Pear, Chocolate & Ginger Muffins
Delicious, easy-to-make muffins featuring seasonal pears – to be enjoyed any time of the day!
MARK STOWER, DIRECTOR OF FOOD AND SERVICE
- Preparation time: 20 mins
- Cooking time: 25 mins
- Serves: 12
Poach the pears – peel the pears, slice into quarters, lengthways and remove the core. Place into a small saucepan with the water, caster sugar and lemon juice. Bring to the boil then reduce the heat to a simmer for 8-10 minutes until the pear is tender. Remove the pears from the syrup, allow the pears to cool, then finely slice.
Make the muffin batter – in a large mixing bowl, whisk the eggs and the caster sugar until light and airy. Now add the vegetable oil and milk – whisk to combine.
Sift the flour and ground ginger into the batter, add the chopped stem ginger, ¾ of the chocolate chips and combine all the ingredients. Be careful not to overmix.
Line a 12-hole deep muffin tin with the paper muffin cases. Divide the batter, evenly into the muffin cases and top with the sliced pear and the remaining chocolate chips.
Bake in a pre-heated oven at 180°C/gas 6 for 20-25 minutes, until risen and golden.
Leave the muffins to cool slightly in the tin, then remove and allow to cool on a wire rack.
- Mark’s yummy muffin recipe this month uses a great combination of ingredients, and chocolate and ginger work well with pears.
- Ginger is the rhizome (root) of a colourful flowering plant that grows in the Caribbean, Africa, China, India, and Australia, in the same botanical family as turmeric and cardamom. About half the world’s ginger crop is produced by India and China.
- It is thought that ginger was one of the first spices to reach Europe, arriving in Ancient Greece and Rome from Asia in around the fourth century BC in dried and preserved form and eventually spreading around the world on the spice route – the network of sea routes that linked the Ancient eastern and western worlds – a distance of over 15,000 kilometres.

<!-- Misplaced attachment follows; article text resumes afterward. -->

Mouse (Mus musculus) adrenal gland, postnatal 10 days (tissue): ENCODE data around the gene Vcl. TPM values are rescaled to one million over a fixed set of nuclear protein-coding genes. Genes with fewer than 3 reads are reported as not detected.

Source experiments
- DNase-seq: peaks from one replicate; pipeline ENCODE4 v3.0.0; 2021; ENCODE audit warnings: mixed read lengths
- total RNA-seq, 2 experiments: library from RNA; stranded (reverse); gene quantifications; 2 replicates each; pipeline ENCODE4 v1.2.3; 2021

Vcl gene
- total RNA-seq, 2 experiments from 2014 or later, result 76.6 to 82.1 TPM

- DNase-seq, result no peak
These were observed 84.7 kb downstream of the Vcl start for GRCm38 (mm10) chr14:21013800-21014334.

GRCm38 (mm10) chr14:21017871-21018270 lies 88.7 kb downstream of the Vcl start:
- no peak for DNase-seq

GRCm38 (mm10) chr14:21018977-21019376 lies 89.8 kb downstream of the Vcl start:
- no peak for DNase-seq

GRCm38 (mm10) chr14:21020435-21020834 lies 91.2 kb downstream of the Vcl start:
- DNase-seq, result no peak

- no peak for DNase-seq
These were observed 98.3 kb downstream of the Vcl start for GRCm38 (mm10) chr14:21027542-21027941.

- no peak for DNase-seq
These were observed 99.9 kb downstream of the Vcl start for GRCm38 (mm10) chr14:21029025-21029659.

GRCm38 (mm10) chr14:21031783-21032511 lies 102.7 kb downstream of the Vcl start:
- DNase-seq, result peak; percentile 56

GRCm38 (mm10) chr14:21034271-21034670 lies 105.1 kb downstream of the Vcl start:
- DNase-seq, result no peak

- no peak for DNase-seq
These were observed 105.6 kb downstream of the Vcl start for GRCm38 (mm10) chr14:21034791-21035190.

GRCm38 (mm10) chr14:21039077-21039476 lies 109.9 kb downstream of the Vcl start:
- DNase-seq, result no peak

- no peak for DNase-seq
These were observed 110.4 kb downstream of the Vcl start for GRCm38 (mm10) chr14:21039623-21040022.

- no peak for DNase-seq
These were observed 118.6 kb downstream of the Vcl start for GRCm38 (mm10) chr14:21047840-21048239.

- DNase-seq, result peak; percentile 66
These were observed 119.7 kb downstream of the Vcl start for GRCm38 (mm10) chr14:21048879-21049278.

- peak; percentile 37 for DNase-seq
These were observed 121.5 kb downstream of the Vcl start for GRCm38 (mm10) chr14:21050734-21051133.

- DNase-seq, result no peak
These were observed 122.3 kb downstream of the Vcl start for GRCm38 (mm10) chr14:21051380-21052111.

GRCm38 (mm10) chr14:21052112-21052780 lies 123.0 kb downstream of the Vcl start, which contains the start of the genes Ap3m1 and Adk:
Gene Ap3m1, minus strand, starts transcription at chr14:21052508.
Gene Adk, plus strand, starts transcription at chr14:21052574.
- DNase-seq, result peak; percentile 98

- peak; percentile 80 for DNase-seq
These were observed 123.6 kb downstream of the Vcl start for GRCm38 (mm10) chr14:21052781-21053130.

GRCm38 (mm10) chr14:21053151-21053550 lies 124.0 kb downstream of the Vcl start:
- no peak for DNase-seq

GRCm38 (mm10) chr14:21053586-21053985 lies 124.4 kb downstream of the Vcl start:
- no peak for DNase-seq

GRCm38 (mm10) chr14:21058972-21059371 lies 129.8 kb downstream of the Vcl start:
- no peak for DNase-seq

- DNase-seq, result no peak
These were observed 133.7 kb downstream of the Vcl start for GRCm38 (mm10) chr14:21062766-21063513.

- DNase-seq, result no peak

- Traditionally, ginger has been used as a medicine in many cultures, especially as a remedy for stomach problems, including indigestion and nausea. The nutritional contribution of ginger is minimal because we use the root or dried spice in small quantities.
- However, there is an increasing emphasis on consuming more plant-based ingredients to help support a healthy gut, and ginger root counts as one of those ingredients when used in stir-fries and curries.
- Powdered and preserved stem ginger is used in sweet recipes, such as these muffins, but with a flavouring role rather than a healthy ingredient.
- Pears are a good source of fibre, especially if eaten with the peel, and many of the nutrients lie close to the skin. They are a useful source of vitamin C.
DR JULIET GRAY, NUTRITIONIST